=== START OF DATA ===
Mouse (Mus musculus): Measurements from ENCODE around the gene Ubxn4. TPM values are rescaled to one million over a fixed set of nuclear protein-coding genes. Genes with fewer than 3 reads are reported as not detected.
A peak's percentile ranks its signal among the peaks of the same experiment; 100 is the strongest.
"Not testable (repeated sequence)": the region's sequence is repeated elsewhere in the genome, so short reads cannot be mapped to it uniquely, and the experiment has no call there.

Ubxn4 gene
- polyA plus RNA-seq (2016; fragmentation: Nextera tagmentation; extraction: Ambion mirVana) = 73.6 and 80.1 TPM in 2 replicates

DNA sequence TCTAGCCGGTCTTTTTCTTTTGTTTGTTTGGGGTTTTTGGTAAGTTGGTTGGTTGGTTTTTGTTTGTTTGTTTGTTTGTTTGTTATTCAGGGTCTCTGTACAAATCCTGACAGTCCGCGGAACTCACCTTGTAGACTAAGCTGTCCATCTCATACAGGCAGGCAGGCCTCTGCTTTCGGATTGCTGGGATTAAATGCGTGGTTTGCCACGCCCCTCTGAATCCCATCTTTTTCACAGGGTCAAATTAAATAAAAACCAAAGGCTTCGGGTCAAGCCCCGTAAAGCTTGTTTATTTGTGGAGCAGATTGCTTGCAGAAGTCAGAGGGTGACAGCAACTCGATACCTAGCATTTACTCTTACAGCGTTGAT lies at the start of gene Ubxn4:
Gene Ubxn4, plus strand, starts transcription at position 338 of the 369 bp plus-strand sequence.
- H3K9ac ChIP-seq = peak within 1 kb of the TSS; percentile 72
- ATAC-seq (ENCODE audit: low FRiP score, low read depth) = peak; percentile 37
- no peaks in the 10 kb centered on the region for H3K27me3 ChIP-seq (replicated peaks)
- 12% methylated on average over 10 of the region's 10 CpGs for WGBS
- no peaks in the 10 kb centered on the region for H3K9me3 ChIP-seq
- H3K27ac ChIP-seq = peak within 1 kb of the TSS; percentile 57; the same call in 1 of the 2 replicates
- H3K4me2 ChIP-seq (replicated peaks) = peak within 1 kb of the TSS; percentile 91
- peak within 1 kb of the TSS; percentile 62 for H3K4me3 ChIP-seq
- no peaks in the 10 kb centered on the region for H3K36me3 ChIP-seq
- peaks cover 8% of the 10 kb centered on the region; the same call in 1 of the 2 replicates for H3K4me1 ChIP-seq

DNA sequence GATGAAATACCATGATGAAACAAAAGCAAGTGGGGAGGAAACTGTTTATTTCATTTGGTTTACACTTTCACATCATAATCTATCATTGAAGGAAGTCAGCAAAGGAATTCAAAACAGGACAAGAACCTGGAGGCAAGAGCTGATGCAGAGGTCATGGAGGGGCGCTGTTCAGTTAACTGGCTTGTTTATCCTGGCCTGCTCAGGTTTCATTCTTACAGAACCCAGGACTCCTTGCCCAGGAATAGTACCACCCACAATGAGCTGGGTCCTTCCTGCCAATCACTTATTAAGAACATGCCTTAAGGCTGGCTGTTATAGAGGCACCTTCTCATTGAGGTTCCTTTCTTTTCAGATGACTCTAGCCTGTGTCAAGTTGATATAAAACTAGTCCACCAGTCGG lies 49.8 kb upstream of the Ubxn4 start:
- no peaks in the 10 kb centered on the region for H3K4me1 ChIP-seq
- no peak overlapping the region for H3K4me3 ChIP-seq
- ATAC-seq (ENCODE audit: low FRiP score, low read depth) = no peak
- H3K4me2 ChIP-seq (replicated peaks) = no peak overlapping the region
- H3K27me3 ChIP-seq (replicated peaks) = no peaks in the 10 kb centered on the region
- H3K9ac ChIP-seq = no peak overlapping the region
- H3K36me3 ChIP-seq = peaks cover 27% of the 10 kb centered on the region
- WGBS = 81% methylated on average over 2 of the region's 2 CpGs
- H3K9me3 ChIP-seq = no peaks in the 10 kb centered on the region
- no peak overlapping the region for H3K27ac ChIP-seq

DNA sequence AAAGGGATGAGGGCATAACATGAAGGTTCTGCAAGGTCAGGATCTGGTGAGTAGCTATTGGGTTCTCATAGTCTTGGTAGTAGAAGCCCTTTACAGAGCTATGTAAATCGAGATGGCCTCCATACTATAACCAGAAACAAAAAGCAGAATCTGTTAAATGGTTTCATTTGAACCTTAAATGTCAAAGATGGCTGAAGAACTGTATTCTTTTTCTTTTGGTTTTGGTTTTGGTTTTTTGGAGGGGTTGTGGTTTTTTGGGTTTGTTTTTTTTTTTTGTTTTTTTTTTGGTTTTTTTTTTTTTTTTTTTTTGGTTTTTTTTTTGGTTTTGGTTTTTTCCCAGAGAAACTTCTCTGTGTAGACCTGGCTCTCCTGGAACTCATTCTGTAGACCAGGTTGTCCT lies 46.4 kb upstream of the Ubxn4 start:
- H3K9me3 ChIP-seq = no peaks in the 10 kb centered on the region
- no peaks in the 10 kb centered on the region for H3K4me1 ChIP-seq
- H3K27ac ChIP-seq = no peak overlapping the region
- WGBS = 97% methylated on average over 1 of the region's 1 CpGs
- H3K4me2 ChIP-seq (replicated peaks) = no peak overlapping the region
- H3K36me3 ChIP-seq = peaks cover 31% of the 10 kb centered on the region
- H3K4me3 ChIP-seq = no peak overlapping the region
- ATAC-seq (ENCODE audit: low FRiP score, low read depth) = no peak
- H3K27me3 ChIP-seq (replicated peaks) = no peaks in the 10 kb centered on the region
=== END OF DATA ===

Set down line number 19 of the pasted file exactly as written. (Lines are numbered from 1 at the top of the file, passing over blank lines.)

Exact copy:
- no peaks in the 10 kb centered on the region for H3K4me1 ChIP-seq